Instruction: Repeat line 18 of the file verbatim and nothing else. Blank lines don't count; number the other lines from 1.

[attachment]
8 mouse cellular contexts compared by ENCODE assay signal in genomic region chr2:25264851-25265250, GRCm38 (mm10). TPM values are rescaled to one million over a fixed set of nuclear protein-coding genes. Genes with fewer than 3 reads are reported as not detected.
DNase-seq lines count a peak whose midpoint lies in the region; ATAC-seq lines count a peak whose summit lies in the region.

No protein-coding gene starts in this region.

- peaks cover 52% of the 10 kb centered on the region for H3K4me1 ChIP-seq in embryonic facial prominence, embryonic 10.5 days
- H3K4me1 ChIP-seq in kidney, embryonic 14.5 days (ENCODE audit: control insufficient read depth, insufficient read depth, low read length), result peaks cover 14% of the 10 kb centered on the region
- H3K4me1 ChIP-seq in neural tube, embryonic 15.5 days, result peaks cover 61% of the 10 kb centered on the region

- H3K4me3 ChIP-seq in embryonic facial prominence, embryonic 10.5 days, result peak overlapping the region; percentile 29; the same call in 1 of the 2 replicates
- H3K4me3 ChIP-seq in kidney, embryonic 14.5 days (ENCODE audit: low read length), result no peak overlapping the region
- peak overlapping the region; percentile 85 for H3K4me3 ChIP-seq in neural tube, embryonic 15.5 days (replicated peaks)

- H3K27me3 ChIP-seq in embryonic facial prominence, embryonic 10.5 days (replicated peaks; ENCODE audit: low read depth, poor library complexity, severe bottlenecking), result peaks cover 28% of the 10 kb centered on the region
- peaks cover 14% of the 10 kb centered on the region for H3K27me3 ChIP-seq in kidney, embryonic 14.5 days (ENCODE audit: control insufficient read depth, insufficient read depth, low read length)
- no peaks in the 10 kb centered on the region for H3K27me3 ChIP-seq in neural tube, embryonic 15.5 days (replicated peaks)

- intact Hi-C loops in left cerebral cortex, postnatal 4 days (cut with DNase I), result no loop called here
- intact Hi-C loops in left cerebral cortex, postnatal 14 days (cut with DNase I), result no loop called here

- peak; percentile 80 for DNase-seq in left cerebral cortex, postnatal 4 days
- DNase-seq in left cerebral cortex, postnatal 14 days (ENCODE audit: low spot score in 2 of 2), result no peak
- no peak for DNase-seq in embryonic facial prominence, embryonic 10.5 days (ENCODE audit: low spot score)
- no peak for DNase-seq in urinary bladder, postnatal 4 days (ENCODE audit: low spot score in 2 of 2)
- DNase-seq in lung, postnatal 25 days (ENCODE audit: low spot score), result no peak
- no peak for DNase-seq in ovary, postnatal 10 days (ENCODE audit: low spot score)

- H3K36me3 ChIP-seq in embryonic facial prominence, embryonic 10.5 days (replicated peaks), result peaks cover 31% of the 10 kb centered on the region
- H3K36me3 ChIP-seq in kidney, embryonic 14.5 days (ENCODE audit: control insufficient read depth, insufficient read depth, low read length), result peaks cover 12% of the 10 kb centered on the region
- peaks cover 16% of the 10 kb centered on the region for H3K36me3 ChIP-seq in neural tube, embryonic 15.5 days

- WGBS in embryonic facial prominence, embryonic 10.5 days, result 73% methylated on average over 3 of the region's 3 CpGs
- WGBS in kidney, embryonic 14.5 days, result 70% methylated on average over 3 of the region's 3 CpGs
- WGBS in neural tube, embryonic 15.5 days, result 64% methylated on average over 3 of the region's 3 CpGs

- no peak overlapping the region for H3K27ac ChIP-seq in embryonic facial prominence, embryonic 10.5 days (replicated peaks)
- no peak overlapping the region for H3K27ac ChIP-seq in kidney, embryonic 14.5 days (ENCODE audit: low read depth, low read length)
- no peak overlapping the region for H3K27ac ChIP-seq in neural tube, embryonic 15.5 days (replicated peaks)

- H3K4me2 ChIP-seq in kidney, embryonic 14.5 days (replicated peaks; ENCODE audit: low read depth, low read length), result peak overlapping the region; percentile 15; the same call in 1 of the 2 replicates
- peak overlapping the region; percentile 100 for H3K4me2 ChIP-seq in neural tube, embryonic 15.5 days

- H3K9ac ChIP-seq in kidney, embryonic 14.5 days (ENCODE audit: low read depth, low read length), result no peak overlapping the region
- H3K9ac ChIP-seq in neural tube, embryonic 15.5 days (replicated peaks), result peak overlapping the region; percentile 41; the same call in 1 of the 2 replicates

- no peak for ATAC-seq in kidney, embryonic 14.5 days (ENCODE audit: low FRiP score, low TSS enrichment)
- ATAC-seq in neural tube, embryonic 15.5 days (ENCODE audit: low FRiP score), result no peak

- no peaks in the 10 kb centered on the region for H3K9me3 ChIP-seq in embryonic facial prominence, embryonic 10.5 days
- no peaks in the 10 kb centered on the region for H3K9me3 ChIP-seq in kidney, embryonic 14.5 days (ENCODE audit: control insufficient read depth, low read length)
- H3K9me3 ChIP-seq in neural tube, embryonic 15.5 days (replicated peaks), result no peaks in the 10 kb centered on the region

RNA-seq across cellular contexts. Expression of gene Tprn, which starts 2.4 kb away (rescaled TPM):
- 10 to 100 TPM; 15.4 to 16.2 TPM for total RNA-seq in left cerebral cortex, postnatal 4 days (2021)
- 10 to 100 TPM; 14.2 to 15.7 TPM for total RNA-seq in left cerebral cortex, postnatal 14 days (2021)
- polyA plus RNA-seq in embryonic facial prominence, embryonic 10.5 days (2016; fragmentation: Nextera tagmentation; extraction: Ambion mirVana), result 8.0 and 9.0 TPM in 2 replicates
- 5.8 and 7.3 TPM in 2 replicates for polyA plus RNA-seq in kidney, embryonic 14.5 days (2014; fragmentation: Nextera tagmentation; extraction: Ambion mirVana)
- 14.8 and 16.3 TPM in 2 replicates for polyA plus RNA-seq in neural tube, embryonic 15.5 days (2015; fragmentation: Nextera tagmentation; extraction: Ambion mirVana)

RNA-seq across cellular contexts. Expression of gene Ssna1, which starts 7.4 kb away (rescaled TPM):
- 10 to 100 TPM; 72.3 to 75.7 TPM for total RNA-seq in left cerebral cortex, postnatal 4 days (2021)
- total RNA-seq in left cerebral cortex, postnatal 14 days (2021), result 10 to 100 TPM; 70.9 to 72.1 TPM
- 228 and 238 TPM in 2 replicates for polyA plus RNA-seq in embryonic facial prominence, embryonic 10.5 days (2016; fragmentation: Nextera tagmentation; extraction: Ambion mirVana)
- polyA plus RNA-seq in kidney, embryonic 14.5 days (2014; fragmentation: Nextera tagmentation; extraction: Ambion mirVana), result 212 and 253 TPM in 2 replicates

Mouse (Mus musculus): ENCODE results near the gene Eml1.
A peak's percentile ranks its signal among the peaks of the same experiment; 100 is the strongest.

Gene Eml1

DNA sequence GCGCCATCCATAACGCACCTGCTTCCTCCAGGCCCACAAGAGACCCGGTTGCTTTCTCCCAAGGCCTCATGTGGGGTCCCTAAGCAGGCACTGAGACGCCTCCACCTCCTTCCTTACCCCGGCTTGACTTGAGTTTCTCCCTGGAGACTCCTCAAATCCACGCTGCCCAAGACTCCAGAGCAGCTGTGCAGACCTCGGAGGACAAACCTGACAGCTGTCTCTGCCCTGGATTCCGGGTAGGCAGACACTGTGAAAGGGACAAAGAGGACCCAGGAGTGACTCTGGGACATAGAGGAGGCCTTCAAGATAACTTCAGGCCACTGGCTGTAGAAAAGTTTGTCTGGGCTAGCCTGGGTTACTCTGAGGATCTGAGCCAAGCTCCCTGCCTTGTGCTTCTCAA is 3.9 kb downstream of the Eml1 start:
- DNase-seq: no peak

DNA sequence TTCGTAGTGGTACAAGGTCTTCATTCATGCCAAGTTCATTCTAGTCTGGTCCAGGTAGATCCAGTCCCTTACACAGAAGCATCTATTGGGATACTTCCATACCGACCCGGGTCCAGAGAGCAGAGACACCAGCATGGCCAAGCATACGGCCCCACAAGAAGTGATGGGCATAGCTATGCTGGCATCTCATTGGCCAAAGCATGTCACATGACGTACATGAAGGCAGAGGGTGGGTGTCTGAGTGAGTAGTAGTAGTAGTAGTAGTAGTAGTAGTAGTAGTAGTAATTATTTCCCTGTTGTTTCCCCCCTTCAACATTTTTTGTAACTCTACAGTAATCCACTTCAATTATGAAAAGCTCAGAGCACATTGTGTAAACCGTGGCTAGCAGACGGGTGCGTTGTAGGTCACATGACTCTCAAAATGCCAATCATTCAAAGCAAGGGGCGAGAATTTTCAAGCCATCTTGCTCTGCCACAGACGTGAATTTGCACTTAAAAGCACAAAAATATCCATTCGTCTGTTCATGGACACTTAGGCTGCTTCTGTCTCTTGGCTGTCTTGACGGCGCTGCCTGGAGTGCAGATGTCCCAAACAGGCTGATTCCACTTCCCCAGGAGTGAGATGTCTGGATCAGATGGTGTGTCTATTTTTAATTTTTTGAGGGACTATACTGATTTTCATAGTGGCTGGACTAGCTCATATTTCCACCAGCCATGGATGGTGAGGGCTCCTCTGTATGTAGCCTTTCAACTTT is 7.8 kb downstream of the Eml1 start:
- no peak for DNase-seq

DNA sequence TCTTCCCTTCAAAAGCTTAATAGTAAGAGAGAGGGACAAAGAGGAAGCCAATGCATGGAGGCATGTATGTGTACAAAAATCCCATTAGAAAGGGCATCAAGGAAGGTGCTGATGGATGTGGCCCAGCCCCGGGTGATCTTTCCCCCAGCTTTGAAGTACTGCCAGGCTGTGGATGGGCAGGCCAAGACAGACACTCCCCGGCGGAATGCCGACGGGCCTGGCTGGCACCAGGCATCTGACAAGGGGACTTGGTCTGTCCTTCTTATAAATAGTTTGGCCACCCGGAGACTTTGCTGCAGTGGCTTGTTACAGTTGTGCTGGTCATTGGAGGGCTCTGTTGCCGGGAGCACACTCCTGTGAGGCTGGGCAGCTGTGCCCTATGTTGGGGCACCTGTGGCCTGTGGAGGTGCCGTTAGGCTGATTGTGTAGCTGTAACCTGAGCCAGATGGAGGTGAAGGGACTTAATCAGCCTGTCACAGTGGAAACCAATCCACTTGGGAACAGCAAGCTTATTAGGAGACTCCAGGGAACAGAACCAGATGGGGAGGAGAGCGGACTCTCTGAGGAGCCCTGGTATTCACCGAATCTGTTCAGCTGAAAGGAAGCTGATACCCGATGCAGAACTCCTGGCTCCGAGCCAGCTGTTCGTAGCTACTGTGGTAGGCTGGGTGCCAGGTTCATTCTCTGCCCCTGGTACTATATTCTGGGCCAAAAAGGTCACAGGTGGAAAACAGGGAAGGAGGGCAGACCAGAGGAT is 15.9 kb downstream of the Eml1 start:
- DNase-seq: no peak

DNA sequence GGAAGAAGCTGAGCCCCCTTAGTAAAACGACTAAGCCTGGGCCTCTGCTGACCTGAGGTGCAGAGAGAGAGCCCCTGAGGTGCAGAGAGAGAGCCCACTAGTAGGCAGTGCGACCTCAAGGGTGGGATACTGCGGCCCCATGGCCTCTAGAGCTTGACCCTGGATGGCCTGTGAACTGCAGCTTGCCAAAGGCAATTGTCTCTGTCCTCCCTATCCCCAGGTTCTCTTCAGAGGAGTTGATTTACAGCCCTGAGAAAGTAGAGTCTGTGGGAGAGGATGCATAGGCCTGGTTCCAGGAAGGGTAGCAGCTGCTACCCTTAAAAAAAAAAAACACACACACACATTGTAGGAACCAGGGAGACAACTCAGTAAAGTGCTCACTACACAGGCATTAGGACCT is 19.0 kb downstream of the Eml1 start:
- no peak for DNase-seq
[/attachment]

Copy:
- no peak for DNase-seq in urinary bladder, postnatal 4 days (ENCODE audit: low spot score in 2 of 2)